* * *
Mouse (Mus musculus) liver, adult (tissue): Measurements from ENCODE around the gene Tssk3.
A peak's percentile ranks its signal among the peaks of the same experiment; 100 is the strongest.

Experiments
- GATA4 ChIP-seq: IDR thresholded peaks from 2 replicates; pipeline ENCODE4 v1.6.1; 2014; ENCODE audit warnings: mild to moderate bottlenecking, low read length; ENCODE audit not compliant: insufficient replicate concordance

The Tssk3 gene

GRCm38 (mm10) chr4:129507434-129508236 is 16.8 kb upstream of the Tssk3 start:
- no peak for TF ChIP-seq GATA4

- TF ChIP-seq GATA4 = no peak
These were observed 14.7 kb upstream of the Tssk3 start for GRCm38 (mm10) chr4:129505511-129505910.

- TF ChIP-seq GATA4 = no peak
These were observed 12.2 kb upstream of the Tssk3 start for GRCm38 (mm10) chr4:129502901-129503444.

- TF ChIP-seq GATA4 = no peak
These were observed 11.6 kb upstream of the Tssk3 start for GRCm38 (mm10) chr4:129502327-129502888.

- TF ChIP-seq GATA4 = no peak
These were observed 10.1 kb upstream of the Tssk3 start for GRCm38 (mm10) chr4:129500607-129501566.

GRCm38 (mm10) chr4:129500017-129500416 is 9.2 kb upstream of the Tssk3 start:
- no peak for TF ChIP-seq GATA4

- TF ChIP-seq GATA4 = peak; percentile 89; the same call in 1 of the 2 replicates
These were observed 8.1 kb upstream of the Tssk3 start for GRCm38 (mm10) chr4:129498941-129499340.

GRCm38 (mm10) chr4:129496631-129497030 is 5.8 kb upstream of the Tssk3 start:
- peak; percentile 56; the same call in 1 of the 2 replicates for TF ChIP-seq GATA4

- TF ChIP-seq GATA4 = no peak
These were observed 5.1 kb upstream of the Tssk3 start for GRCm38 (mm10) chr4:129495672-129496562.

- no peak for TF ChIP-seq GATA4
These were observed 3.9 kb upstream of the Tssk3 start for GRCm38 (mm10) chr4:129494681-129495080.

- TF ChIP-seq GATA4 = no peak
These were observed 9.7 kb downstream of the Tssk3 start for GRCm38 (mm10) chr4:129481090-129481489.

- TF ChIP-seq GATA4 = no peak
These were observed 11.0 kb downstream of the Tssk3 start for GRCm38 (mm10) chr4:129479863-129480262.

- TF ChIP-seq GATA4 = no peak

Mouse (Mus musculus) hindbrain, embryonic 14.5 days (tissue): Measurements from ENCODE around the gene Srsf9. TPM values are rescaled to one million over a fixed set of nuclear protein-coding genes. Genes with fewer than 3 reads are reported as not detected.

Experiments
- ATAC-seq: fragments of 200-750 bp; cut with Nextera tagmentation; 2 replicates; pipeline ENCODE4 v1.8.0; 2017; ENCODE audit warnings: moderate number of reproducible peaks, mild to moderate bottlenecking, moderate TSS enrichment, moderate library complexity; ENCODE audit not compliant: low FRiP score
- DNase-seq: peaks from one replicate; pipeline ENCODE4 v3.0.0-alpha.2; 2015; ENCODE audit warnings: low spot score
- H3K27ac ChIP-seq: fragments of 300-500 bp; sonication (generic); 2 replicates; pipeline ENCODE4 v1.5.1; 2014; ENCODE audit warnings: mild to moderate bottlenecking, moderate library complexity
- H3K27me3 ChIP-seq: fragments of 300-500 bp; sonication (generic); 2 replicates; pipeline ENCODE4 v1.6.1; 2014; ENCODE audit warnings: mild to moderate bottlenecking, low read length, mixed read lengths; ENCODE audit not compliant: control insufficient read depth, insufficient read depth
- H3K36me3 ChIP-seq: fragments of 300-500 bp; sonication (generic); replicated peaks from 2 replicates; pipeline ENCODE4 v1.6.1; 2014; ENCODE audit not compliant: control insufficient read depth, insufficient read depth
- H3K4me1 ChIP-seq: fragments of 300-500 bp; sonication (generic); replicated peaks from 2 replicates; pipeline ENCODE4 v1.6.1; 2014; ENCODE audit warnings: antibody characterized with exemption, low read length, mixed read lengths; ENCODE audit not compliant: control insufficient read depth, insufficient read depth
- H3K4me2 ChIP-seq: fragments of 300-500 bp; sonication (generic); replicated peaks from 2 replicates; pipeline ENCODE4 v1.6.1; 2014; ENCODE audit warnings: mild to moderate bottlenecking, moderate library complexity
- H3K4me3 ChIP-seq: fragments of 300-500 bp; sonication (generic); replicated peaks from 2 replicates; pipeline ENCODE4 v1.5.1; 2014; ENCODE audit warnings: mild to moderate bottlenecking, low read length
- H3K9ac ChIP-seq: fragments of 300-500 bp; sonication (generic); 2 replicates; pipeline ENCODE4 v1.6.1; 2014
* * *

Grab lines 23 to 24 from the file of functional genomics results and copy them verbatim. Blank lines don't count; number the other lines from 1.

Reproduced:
These were observed 5.1 kb upstream of the Tssk3 start for GRCm38 (mm10) chr4:129495672-129496562.

- no peak for TF ChIP-seq GATA4